I tend to agree with Charles Krauthammer’s immediate reaction after Obama’s speech last night:
Krauthammer astutely picked up on Obama’s use of the poll tested word “balanced” and it’s appeal to the middle. Unless you haven’t been following these negotiations at all, it might have had some effect. But his explanation or how he defined “balanced” is pretty political. First his claim is you can only define balanced one way – his way. Secondly, you can only achieve balance one way – again, his way. Of course neither is true. However, assuming you buy into his “my way or the highway” definition, he then tells you why the Republicans – the only group who have actually offered and voted on a plan ironically called “cut, cap and balance” – are working for the corporate jet owners (anyone tired of that line yet?).
Obama specifically calls for “compromise” yet then tells us he won’t accept a short term increase in the debt ceiling. He calls it “kicking the can down the road”. What it would actually mean is kicking this can into next year – an election year. So he obviously doesn’t feel inclined to “compromise” on what would obviously hurt him politically.
What I’d have also like to have heard is why Obama voted against a debt ceiling increase when he had a chance and now that Republicans are against it it’s the wrong thing to do. Some have said that he ought to have admitted he was wrong and the GOP is wrong now. I’m sorry, but I don’t think he was wrong then and I do think he’s wrong now.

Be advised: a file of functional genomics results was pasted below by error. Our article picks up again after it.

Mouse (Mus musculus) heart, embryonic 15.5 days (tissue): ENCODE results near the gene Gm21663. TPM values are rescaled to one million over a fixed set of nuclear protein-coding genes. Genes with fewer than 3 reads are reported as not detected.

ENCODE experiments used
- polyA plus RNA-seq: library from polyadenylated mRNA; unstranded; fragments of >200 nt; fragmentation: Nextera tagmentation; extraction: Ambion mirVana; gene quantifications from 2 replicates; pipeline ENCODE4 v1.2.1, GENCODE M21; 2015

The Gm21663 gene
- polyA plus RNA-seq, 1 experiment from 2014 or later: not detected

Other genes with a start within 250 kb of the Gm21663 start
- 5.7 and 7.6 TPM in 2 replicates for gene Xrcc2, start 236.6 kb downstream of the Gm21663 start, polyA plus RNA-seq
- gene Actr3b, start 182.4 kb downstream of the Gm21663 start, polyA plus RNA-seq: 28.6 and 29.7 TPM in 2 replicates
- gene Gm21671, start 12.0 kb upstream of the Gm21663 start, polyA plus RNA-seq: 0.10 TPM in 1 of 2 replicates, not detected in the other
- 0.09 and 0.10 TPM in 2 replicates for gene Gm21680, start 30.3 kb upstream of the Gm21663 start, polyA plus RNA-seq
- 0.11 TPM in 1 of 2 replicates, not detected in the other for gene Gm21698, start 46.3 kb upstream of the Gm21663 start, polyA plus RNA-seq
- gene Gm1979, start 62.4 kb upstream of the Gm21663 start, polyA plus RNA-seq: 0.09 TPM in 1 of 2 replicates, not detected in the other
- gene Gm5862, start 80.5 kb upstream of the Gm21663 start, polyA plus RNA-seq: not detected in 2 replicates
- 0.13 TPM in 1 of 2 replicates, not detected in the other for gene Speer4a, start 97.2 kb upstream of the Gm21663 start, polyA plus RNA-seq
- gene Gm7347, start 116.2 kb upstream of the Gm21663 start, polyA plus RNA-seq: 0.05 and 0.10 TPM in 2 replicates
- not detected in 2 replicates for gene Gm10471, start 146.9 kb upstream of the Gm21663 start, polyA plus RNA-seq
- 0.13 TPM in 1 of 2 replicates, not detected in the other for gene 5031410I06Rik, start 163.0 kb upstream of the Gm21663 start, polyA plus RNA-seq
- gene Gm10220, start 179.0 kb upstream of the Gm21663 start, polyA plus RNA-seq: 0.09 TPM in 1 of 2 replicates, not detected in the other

Moving on, here’s a bit of misdirection in the Obama speech:
We all want a government that lives within its means, but there are still things we need to pay for as a country -– things like new roads and bridges; weather satellites and food inspection; services to veterans and medical research.
But? But that’s not what we’re talking about is it? This is the usual political spin – talk about what the public will lose that the politician is sure the public finds valuable – at a local level it is usually firefighters, police and teachers. Never talk about reducing bureaucracy, or the costly and wasteful redundancy, inefficiency or pure bloat found in government. Nope, pretend it takes government of this size to inspect food. And pretend only government has any hand in “medical research” and without that we’re all going to be left to die from preventable conditions.
And of course, the “compromise” being sought, the “balance” desired is really aimed at the ideological agenda item Democrats have been attempting for years – tax the rich:
And keep in mind that under a balanced approach, the 98 percent of Americans who make under $250,000 would see no tax increases at all. None. In fact, I want to extend the payroll tax cut for working families. What we’re talking about under a balanced approach is asking Americans whose incomes have gone up the most over the last decade – millionaires and billionaires – to share in the sacrifice everyone else has to make.
I won’t bore you again with the percentage the “rich” contribute now as their ‘share’ contributes to the profligacy that Obama would like to extend. But they already carry the lion’s share of the income tax burden. Obama want’s more because he claims they can afford it. Here’s a newsflash for the politicians – you don’t get to decide who can afford what, instead you need to find a way to live within the means provided by the present revenue stream, not claim you should have more. Obviously giving politicians “more” always ends up in the same place – “more” debt.